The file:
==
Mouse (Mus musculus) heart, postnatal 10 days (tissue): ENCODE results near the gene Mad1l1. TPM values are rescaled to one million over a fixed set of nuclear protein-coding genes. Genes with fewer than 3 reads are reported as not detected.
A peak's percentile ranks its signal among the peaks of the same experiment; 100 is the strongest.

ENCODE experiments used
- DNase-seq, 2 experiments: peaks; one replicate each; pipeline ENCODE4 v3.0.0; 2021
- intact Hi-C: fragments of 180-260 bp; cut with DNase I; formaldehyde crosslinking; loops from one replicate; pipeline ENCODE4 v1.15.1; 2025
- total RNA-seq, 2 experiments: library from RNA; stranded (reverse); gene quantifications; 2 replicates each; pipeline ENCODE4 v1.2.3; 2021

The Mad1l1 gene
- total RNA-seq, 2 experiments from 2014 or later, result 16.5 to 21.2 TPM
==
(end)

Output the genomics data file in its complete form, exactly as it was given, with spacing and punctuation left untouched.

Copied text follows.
Mouse (Mus musculus) heart, postnatal 10 days (tissue): ENCODE results near the gene Mad1l1. TPM values are rescaled to one million over a fixed set of nuclear protein-coding genes. Genes with fewer than 3 reads are reported as not detected.
A peak's percentile ranks its signal among the peaks of the same experiment; 100 is the strongest.

ENCODE experiments used
- DNase-seq, 2 experiments: peaks; one replicate each; pipeline ENCODE4 v3.0.0; 2021
- intact Hi-C: fragments of 180-260 bp; cut with DNase I; formaldehyde crosslinking; loops from one replicate; pipeline ENCODE4 v1.15.1; 2025
- total RNA-seq, 2 experiments: library from RNA; stranded (reverse); gene quantifications; 2 replicates each; pipeline ENCODE4 v1.2.3; 2021

The Mad1l1 gene
- total RNA-seq, 2 experiments from 2014 or later, result 16.5 to 21.2 TPM